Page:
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CHAPTER 12: INVESTING IN STOCKS AND BONDS. RISKS of Investing!. Business Financial Market Purchasing Power Interest Rate Liquidity Event. Returns from Investing. Current Return— income while you hold the security + Future Return or Capital Gain— gain on the sale of the investment

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risks of investing
RISKS of Investing!




Purchasing Power

Interest Rate



returns from investing
Returns from Investing

Current Return—income while you hold the security


Future Return or Capital Gain— gain on the sale of the investment

= Total Return on the investment

interest on interest an important element of return
Interest-on-Interest:An Important Element of Return
  • Investment returns must be reinvested in order for compounding to take place!!!
  • Utilizes the time value of money concepts presented earlier.


Buy an 8%, $1,000 Treasury bond that matures in 20 years.

Scenario 1: Spend the income

  • Every year you receive $1000 X 8% = $80 in interest.
  • After 20 years, you have received $1,600 in total interest.
after 20 years you receive
After 20 years you receive:


$2,600 total


Interest= $1,600

Original $1,000

investment capital


0 5 10 15 20


use your calculator to calculate your compounded annual return
Use your calculator to calculate your compounded annual return:

Set on 1 P/YR

and END mode:

1000+/- PV

2600 FV

20 N

I/YR 4.9%


Scenario 2:Reinvest the income Use your calculator to find what you would end up with if you indeed earned an 8% compounded annual return:

1000+/- PV

8 I/YR

20 N

FV $4,661


After 20 years you receive:


$4,661 total


Interest on interest

= $2,061




Interest= $1,600


Original $1,000

investment capital

0 5 10 15 20


the risk return trade off a fundamental investing concept
The Risk-Return Trade-Off:A Fundamental Investing Concept

If you want


you will most likely have to accept



The Risk-Return Relationship:

Commodities and

Financial Futures










Real Estate

Common Stock


3-yr Treasury Notes

U.S. Treasury Bills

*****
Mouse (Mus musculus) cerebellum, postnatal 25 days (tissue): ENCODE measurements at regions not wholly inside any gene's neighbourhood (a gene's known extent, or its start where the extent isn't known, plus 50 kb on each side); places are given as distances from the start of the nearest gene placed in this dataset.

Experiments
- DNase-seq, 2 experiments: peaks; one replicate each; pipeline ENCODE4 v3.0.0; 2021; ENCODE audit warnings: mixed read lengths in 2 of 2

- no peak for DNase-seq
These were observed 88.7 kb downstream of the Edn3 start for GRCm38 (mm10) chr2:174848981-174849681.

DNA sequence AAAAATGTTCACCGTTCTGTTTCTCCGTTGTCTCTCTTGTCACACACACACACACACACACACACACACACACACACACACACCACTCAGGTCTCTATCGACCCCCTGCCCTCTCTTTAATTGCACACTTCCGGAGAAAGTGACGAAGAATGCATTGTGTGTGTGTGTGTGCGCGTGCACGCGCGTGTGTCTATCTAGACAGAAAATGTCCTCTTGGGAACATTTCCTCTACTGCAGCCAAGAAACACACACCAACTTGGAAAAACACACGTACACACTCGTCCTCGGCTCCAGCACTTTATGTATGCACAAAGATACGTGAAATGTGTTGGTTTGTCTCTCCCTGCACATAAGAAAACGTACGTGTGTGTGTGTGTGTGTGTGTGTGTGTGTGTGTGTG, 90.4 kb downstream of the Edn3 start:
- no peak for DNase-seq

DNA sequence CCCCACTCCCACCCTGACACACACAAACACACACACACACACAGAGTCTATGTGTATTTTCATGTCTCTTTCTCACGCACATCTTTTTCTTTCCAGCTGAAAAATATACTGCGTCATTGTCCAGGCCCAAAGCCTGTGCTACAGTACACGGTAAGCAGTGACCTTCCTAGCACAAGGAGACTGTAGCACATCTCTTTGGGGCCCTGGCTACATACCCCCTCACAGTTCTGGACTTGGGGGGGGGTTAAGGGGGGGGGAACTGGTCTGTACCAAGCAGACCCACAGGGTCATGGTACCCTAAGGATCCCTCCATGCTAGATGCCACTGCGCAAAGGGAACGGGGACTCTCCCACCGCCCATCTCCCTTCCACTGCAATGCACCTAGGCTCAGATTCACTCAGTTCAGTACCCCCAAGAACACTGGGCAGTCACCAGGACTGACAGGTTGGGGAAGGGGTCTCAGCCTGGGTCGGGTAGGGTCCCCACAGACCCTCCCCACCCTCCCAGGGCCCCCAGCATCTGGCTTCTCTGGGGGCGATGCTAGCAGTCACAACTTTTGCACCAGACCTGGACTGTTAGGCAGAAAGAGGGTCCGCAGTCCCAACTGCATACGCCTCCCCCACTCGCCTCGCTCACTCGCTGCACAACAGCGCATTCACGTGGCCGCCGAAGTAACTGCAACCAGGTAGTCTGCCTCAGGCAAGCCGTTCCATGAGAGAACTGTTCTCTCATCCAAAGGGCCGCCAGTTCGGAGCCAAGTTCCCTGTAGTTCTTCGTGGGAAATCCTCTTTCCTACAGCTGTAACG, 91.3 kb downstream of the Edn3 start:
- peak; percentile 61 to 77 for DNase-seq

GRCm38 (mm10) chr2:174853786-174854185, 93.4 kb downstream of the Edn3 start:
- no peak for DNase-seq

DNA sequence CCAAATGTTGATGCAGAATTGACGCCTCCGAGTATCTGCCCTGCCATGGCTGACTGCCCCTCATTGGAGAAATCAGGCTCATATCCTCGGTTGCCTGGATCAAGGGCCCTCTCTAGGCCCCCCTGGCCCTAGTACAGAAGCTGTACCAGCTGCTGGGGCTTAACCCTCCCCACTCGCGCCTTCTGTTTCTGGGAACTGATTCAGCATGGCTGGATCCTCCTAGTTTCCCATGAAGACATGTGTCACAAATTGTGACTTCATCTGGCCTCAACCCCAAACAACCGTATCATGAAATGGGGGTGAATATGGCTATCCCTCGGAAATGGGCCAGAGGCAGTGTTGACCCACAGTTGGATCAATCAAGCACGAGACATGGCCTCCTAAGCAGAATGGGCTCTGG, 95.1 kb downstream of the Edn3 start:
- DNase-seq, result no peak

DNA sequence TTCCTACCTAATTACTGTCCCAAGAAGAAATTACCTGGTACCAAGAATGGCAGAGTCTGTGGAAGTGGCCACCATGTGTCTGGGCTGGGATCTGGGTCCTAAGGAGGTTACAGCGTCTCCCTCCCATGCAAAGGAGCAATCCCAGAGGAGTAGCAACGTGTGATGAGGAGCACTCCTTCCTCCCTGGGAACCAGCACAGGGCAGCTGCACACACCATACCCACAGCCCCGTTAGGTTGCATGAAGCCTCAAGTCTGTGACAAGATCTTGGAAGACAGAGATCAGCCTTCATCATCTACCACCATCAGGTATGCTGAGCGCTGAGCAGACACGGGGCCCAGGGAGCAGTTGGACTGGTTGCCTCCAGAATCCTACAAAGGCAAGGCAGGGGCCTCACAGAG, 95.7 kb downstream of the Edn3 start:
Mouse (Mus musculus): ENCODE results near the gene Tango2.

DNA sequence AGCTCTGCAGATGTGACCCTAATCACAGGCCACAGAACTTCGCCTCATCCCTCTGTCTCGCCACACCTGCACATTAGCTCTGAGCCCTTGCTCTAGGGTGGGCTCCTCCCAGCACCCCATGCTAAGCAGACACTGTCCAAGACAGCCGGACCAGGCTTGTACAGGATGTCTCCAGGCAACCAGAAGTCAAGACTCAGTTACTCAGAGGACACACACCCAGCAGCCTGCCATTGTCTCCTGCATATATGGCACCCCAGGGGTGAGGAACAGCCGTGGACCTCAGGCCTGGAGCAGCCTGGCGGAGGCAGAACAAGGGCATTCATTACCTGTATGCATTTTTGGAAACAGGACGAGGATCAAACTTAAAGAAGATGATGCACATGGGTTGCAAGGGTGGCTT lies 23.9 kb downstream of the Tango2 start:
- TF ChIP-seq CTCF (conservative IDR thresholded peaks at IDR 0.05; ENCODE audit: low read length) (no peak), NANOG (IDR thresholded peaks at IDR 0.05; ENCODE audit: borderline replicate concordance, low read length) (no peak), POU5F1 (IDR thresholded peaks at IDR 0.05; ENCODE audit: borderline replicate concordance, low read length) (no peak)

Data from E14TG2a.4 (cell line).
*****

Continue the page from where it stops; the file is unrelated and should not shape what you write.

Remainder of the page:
what makes a good investment
What makes a good investment?
  • Know your desired level of risk.
  • Consider potential investments.
  • Compare their returns with those of like investment types.
  • Do the returns on the investments you are considering meet or exceed the returns expected for this type of investment?
investing in common stock
Investing in Common Stock
  • Each share represents equity or part ownership in the company.
  • Stock ownership allows the investor to participate in the profits of the firm.
  • Stock ownership is a residual; other obligations of company must be paid first.

Voting Rights

  • Usually one share = one vote.
  • Most small shareholders assign their votes to a proxy, another party who will vote for them.
  • Voting rights are not particularly important to small shareholders.

Basic Tax Considerations:

  • Short-term capital gains (sale of securities held less than one year) are taxed at regular income tax rates, which go up to over 30%.
  • Cash dividends and long-term capital gains (sale of securities held longer than one year) are taxed at a maximum rate of 15%.
  • Gains are not taxed until realized.


  • Usually paid quarterly.
  • Can be paid even when company shows a loss.
  • Paid either in cash or in additional shares of stock.

Cash dividends are most common and most desirable.

  • Stock dividends are paid in new shares given to current shareholders. Does not represent an increase of ownership because all stockholders receive same percentage.

Assessing Dividends:

  • Dividend Yield measures dividends received relative to market price of stock.
  • Compare stocks based on dividend yield rather than dollars received if you are investing for current income.
  • Dividend Yield =
  • Annual dividends per share
  • Market price per share
key measures of performance
Key Measures of Performance
  • Book Value— amount of stockholder funds used to finance the company.
  • Subtract liabilities and preferred stock from total assets.
  • Good if book value steadily increases.
  • Good if market value exceeds book value.

Net Profit Margin— one of the most widely used measures of performance.

  • Relates net profit to sales.
  • The higher the net profit, the more money the company earns.
  • Stable or increasing net profit margins are good signs.

Return on Equity— the ratio of net income to common equity.

  • Reflects the company’s management of its assets, operations, and debt.
  • The better the ROE, the better the financial condition and competitive position of the company.

Earnings per Share— amount of net income earned by one share of common stock.


(Net profits after taxes

– Preferred stock dividends paid)

Number of shares outstanding


Price/Earnings Ratio— shows amount investors are willing to pay for $1 of earnings.

P/E =

Market price of the stock

Annual earnings per share

  • High P/E ratio may indicate a stock is overpriced!

Beta— indicator of a stock’s price volatility relative to the market.

  • The market is used as a benchmark of performance and is assigned a beta of 1.
  • Stocks with betas < 1 are relatively less volatile in price swings.
  • Stocks with betas > 1 are relatively more volatile in price swings.
types of common stock
Types of Common Stock
  • Blue-Chip— issued by large, well established companies.
    • Usually pay dividends, which lends price stability.
    • Returns are considered more dependable and less risky.

Growth — issued by companies expected to have above average rates of growth in operations and earnings.

  • Usually pay low or no dividends.
  • Typically experience more price volatility.

Tech — issued by companies in the technology sector.

  • Most are either growth or speculative stocks.
  • Some are blue-chip stocks.

Income — issued by companies which have a fairly stable stream of earnings.